When attending the one professional development section offered to our faculty I was very motivated. But, as I stated before but I noticed when I did try to apply what I remembered it was hard to do so. The reason was because the information was so generic. For instance, I teach Respiratory Care and the instructor next to me taught English. Although, there are a few things we could take back and use such as, ice breakers. But, the really good in-depth ideas were hard. This is where I think professional development lacks. I believe that health careers alone should have their own professional development. My neighbor might teach sonography, radiography, nursing, pharmacy tech, emt, or surgical tech but, we are educating our students for the same purpose and we have different teaching standards.
I love using technology. We are constantly doing something that involves it and the more the better. I love embracing new things and helping my students learn. I believe I am somewhere between the middle to the high tech Kristen Daniels Empowering the Teacher Technophobe spoke on.
Ms. Daniels spoke about three levels of teachers that use technology low, average, and high. Mostly, she stated that if they had a workshop to help them with the ideas on how to use the technology it would help them develop better skills. Other than assuming they have no idea on how to use them at all.
Low technology performers are usually afraid of technology. If they had someone coaching them and guiding them they would be able to do simple things other than just emailing. Average is someone who uses technology most of the time and knows how to do most things on their own. Still has questions on how to incorporate things into other programs and make things easier. If they had someone their for questions they would be able to perform more efficiently. High technology is someone who can do about everything on their own but, lacks the resources to do it. If there was someone in place to help them find the resources to perform the task they would like they would be working more efficiently for their students. As I previously stated I feel like I am in between the average to high performer. I try to find everything I can to make things easier and more engaging for my students as well as myself. But, as we know funding can prevent the resources to do more of the higher technology that I would like to do.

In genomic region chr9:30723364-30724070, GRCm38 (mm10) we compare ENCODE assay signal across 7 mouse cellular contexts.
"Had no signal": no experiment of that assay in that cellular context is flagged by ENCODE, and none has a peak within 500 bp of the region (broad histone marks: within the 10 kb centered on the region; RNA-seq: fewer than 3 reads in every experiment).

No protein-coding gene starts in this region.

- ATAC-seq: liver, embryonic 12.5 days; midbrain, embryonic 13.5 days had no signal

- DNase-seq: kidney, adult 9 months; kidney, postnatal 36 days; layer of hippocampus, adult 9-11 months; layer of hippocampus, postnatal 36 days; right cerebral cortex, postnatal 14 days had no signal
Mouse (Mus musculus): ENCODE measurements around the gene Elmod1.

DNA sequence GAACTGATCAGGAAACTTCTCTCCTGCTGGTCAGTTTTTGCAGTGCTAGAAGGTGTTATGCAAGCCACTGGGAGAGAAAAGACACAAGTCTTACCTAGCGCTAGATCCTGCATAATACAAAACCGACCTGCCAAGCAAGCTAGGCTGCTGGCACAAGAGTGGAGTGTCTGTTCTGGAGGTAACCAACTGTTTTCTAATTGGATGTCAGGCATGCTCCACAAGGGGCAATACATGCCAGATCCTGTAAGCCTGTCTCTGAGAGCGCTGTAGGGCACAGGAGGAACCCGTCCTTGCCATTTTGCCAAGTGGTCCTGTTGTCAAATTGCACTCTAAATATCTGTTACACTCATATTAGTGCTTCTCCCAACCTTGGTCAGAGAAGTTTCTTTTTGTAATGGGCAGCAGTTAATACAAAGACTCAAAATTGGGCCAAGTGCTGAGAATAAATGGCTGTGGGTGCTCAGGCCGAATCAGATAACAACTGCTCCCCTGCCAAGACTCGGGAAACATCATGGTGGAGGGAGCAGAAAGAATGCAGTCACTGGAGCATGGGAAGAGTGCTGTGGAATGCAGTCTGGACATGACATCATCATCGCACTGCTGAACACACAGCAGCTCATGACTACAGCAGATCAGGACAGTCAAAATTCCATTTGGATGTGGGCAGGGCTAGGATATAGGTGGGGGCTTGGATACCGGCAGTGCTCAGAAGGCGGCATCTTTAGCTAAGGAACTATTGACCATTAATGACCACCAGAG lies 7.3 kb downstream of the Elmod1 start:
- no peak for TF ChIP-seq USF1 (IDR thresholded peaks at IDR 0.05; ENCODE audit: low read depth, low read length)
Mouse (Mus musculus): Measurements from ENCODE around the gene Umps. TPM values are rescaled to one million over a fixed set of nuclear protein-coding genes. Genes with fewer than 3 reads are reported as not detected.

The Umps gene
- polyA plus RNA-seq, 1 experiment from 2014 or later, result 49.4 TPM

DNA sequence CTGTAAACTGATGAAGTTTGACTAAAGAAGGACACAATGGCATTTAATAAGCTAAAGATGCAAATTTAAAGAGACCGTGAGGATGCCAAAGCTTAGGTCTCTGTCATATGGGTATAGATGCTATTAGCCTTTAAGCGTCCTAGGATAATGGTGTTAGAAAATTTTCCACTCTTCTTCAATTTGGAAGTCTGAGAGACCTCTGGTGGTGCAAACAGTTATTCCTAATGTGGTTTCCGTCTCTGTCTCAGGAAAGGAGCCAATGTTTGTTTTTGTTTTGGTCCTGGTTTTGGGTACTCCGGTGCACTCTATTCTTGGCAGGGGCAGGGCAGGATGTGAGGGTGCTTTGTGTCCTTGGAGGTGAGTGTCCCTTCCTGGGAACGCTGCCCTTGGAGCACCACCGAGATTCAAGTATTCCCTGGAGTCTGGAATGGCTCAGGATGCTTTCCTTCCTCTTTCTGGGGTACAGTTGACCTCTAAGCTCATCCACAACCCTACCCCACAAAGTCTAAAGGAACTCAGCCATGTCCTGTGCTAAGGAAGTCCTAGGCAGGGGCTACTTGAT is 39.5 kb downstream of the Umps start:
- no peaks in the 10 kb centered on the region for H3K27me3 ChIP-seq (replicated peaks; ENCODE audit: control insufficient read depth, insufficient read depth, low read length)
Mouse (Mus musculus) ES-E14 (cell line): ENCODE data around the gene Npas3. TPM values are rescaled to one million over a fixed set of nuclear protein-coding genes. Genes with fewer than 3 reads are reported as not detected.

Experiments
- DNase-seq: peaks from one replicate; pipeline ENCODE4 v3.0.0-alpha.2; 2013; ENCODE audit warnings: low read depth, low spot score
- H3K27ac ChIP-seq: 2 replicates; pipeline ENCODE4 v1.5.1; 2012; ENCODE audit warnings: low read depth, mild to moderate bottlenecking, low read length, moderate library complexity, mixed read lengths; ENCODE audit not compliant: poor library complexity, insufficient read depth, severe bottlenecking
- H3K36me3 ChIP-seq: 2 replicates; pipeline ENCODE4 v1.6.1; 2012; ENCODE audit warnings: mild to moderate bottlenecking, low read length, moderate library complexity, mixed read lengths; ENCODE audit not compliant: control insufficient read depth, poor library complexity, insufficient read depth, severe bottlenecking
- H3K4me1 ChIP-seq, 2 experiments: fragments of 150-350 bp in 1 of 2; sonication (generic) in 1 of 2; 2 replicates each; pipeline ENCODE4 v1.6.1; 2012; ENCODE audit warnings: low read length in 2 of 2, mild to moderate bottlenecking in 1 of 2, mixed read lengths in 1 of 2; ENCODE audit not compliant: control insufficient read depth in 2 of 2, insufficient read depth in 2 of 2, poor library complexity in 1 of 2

I have one other colleague that graduated from DLL program and she somewhat uses tech a little but the others in my building hardly do. Other than email, blackboard, and some do not even use you tube for instructional pieces. They are learning from me and love all of my ideas and are trying to incorporate into their curriculum. I think as a community college we struggle with PLs, they will send us an email to do them and we answer the questions and move on. I do most of my PLs in my Respiratory Care due to the amount of CEs I have to have to keep my license. I would love to have our campus take the time when we are not lecturing to offer us PLs or extra help to keep us motivated and help us instructor our students the best way we possibly can. Also, if we had the ability to have an instructional coach to I believe it would help college campuses. I do not believe that it has came to that level yet. Most of the professors are still stuck on reading straight from the book. Many have not even began using powerpoint as a point of reference.
Daniels, Kristen. (2013). Empowering the teacher technophobe. Retrieved from
Gulamhussein, A. (2013). Teaching the teachers effective professional development in an era of
high stakes accountability. center for public education. Retrieved from